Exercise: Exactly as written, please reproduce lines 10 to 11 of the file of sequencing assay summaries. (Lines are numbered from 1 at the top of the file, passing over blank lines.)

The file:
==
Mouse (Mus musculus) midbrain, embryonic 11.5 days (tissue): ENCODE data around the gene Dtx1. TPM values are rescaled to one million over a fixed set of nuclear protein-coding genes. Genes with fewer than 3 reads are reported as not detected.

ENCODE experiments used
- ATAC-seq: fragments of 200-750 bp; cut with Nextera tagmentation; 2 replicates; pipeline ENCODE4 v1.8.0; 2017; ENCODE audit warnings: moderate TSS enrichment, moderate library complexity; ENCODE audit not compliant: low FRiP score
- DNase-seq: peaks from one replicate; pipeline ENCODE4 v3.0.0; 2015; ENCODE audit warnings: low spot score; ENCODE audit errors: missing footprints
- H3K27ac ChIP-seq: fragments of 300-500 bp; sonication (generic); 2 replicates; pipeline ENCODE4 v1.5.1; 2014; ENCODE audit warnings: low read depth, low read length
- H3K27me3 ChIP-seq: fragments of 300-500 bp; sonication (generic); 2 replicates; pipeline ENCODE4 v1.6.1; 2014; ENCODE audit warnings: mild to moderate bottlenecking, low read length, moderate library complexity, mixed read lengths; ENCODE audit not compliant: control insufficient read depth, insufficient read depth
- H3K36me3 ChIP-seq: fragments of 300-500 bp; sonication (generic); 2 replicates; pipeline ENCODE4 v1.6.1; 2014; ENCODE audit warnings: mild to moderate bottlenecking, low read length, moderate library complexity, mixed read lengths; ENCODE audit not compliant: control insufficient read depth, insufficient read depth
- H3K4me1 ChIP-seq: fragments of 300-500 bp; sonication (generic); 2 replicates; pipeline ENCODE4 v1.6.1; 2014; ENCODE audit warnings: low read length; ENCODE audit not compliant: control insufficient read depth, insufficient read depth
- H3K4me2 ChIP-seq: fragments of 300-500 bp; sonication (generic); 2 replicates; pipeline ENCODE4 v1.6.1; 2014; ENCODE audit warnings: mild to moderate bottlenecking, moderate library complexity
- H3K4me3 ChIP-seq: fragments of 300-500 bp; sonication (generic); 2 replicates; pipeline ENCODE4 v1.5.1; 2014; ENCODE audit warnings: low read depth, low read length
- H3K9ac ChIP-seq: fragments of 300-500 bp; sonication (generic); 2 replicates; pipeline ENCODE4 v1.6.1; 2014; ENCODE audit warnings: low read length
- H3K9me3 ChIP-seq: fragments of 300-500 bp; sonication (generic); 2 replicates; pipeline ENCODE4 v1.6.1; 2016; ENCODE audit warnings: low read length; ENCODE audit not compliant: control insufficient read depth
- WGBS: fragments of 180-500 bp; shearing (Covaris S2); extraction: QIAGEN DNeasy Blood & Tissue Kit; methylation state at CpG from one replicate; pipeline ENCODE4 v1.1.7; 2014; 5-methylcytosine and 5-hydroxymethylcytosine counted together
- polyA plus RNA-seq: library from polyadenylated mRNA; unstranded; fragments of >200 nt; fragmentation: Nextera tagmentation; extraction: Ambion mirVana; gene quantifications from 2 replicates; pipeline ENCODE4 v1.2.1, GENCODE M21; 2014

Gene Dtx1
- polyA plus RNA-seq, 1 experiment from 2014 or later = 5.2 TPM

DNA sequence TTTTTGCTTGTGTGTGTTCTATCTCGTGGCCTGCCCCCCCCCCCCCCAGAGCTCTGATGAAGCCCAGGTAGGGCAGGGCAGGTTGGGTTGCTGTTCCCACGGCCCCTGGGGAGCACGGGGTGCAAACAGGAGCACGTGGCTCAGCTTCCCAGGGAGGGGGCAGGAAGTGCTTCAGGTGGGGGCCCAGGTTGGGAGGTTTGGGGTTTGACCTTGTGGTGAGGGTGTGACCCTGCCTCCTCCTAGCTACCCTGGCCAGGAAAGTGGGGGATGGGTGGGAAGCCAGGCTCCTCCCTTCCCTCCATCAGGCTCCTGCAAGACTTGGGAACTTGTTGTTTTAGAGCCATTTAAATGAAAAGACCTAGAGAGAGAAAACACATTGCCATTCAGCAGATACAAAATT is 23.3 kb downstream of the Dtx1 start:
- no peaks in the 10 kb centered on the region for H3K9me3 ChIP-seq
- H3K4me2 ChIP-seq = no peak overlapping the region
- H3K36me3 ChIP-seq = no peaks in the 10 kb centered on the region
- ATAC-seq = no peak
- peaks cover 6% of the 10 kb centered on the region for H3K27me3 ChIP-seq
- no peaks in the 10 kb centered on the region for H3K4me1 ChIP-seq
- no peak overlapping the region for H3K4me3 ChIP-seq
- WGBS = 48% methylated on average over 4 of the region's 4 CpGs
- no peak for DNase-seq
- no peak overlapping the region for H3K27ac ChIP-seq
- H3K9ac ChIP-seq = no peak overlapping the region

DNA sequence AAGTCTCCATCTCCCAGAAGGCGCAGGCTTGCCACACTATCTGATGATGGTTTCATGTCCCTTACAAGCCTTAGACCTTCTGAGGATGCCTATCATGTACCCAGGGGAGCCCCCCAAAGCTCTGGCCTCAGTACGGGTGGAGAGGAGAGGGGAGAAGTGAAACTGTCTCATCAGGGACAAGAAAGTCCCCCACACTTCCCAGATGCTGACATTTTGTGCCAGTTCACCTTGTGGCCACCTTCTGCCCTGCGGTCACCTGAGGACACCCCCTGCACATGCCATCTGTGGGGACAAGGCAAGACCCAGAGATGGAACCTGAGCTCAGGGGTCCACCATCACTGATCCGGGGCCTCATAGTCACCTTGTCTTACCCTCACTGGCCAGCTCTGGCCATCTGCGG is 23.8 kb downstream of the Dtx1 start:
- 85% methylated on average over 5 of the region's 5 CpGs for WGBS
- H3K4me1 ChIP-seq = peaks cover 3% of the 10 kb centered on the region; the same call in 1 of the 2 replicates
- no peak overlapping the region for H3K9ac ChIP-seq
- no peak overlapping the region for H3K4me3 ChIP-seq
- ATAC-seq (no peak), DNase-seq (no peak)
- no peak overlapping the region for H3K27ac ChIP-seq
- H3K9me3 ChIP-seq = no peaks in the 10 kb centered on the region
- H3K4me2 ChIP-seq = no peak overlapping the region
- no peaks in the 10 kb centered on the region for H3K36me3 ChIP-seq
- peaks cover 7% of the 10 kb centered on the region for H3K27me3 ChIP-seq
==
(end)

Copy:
- H3K4me3 ChIP-seq: fragments of 300-500 bp; sonication (generic); 2 replicates; pipeline ENCODE4 v1.5.1; 2014; ENCODE audit warnings: low read depth, low read length
- H3K9ac ChIP-seq: fragments of 300-500 bp; sonication (generic); 2 replicates; pipeline ENCODE4 v1.6.1; 2014; ENCODE audit warnings: low read length